By afternoon the city's in full swing and all these little pieces are lost in the busyness of busy.

At the bus stop a homeless man talks about his plans for the day: Go to the shelter, get a shower, then sell socks from a large duffel bag. He hopes to start a community center to provide counsel for other homeless. Flat Stanley's schedule changes for a week or two, and when she next catches that bus, the man has moved on and she doesn't see him again.

A well-dressed bag lady asks the bus driver every single day for a week if he stops at Quinn. "It's between Scott and Ridley." Another passenger, an elegant older woman, always wears huge, Hollywood-style sunglasses. One morning she boards without her glasses, and FS sees the remnants of a big ugly bruise high on her cheek.

The metro (subway to my pre-city readers) stops within a block of FS's place of work, but the chance to greet the rising sun as laborers hose the urine from the sidewalks and the homeless take up their collection stations under a cool morning breeze and red lights not yet holding up traffic — it's too tempting.

At 7:15 on the corner of F and Ninth, a black man dressed in an oversized basketball-style tank and shorts practices fancy foot-work, running in place and throwing jabs, his head bopping to the sound in his earphones and filling the entire intersection with grunts that impress even this former Marine. The porters at the Marriott gather to watch and laugh as FS tells them about her efforts to catch the guy on her cell phone camera. Passersby make a point of crossing the street anywhere but at the corner where the Richard Simmons-wannabe gets it on.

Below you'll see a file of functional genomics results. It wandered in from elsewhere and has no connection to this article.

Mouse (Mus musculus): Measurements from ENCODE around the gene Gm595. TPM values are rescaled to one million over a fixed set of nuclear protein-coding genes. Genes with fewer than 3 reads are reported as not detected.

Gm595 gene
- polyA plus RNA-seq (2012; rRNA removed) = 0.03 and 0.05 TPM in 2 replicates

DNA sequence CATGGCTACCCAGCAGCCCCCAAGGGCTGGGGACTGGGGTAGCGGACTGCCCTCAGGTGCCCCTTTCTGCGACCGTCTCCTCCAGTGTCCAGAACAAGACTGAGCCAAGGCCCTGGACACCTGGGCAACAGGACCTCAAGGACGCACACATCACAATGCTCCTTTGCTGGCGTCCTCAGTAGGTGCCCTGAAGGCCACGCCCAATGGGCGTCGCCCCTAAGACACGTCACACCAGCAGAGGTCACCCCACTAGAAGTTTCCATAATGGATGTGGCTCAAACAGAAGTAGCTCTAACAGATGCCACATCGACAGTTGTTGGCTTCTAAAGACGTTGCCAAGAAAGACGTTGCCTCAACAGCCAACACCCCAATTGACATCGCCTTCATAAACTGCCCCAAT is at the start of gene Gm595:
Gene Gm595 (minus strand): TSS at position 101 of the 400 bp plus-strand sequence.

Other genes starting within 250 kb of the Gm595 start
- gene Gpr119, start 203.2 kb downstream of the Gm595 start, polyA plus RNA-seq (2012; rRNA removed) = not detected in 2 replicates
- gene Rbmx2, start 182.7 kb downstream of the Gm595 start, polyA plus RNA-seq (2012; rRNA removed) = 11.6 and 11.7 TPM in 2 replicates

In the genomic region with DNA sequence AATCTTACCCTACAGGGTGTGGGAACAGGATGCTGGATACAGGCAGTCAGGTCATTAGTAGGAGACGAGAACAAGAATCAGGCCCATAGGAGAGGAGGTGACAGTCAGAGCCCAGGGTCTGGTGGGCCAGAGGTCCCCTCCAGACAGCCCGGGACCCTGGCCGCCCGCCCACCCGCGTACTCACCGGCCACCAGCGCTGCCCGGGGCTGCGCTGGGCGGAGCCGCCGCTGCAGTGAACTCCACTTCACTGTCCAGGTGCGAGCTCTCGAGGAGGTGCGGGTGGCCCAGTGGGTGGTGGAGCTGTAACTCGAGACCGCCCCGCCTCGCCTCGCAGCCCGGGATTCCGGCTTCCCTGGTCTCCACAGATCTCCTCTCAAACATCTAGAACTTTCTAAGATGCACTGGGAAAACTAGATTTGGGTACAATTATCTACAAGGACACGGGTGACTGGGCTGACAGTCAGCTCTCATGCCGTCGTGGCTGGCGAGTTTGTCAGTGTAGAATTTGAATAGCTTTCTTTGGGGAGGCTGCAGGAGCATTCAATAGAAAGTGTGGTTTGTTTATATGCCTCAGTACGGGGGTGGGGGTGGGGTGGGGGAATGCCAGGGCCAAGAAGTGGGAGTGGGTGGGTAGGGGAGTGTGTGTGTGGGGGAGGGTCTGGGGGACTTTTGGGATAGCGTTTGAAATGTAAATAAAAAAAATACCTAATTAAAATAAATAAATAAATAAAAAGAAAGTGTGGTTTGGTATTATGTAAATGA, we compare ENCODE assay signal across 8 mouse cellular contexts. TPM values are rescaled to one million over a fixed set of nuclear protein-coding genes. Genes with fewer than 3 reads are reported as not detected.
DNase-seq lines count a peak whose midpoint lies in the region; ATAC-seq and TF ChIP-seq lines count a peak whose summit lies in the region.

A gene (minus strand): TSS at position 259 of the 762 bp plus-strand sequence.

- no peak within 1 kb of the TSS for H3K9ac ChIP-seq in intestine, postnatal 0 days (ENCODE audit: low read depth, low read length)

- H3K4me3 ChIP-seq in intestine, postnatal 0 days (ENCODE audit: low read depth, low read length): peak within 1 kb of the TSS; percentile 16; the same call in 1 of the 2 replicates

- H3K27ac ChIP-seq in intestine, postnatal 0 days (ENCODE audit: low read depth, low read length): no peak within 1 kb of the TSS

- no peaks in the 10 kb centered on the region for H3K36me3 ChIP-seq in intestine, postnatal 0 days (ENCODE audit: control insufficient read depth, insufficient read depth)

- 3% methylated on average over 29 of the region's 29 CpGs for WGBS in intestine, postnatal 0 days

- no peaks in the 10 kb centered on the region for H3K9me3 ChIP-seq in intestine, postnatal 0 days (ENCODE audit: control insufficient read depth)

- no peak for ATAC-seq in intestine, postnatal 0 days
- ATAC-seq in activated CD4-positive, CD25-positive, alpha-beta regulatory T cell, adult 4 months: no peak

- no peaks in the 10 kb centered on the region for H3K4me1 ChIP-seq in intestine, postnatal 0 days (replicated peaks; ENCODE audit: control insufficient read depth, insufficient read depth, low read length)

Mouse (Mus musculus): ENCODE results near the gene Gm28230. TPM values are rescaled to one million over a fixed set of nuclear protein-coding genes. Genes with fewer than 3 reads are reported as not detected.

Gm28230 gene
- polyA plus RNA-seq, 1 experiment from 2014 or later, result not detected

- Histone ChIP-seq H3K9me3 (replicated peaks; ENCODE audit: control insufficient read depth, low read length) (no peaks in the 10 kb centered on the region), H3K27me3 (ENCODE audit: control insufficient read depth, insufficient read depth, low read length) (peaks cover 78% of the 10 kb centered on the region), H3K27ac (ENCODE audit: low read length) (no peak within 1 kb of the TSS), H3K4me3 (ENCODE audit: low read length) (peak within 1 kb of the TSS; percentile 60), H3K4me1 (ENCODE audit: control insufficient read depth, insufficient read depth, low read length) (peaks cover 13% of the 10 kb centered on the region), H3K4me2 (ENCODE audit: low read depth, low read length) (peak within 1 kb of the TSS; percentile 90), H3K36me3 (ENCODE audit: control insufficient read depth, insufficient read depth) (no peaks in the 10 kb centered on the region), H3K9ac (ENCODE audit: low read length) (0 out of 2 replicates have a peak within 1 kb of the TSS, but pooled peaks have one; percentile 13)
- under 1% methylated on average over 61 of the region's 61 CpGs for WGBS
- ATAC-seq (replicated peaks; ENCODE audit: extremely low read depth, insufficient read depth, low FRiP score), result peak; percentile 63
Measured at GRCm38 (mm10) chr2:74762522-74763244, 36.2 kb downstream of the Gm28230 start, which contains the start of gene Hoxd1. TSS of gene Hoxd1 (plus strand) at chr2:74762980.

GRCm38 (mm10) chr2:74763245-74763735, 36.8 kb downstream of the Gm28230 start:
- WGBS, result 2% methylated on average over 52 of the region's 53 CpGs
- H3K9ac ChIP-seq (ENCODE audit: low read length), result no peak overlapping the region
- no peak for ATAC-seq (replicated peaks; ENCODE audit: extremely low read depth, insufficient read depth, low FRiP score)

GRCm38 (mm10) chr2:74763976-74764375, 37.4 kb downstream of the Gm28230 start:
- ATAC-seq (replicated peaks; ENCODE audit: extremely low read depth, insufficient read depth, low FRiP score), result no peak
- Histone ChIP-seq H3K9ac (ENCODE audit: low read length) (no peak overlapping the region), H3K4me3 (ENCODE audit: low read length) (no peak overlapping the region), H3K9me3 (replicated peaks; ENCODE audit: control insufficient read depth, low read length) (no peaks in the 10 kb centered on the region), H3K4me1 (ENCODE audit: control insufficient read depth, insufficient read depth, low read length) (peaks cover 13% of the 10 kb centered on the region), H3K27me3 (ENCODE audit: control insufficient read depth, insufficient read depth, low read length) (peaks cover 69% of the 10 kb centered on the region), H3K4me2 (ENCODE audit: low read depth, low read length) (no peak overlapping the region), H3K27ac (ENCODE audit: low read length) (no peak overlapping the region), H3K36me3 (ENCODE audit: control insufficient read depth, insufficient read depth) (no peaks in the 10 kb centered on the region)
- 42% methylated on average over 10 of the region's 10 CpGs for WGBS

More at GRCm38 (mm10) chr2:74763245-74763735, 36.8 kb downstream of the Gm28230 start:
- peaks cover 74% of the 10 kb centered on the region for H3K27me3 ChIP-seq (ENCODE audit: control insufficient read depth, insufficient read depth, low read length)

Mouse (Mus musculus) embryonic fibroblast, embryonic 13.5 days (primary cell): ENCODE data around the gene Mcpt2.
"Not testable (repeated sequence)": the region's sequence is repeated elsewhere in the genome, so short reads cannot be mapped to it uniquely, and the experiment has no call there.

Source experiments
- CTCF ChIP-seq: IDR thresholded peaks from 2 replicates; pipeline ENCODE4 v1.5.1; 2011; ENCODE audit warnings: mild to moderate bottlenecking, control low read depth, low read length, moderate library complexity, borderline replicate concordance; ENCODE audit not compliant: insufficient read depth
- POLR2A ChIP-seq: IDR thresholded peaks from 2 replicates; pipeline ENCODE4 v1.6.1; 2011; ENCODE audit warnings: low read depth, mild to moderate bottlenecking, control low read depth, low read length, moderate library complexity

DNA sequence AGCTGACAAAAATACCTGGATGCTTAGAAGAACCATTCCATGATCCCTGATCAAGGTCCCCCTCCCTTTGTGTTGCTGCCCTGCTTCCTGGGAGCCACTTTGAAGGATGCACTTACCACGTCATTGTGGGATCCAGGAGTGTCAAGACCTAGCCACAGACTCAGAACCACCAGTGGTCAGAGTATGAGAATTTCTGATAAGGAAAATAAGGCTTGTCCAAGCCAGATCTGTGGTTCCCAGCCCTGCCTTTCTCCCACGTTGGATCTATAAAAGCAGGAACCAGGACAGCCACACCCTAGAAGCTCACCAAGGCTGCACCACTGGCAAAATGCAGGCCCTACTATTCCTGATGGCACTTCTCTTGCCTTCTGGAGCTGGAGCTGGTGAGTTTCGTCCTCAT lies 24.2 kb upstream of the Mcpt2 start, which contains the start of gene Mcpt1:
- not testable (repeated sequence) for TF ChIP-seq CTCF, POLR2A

At the Ultra Bar, housed in an old bank building, the sidewalk is never scrubbed. Neatly stacked on the granite wall is a black leatherette mini-jacket and barely-worn stiletto-heeled velvet boots. They're gone that afternoon...FS makes a point of checking.

Lenny Fineman and the Troll perform their amazing violin and guitar duo at the next metro exit. They were gone for a few weeks. Vacation, probably.

The Chinese immigrant, the one FS by-passed a few months to put a buck in the Troll's open guitar case, is a case-study in brilliance, or insanity, or schizophrenia, or maybe all three. She sits on a low wall, her left elbow propped on her knee, and takes a relaxed drag on her cigarette. At the same time, she jabs a pissed-off middle-finger salute to an invisible person and shrieks a curse in gibberish. Or maybe it's Chinese.

One morning an empty old woman who reeks of stale urine drags a white tee shirt while looking in all the trash cans. Looking for something, but she does not know what, and she'll never find it. It's a horrible, heat-record-breaking day. She's still there that afternoon, exhausted and smellier, still lost, still looking, her tee-shirt now gray and ragged.

Today, FS got a laptop at work. Under the bookmarks was a tag "all dudes-gay male porn." Oopsie. Somebody's going to be in trouble.

Tomorrow, FS plans to walk down G Street. Someone scratched an interesting comment about a nearby church into the cement of a freshly poured curb, and FS wants to write it down.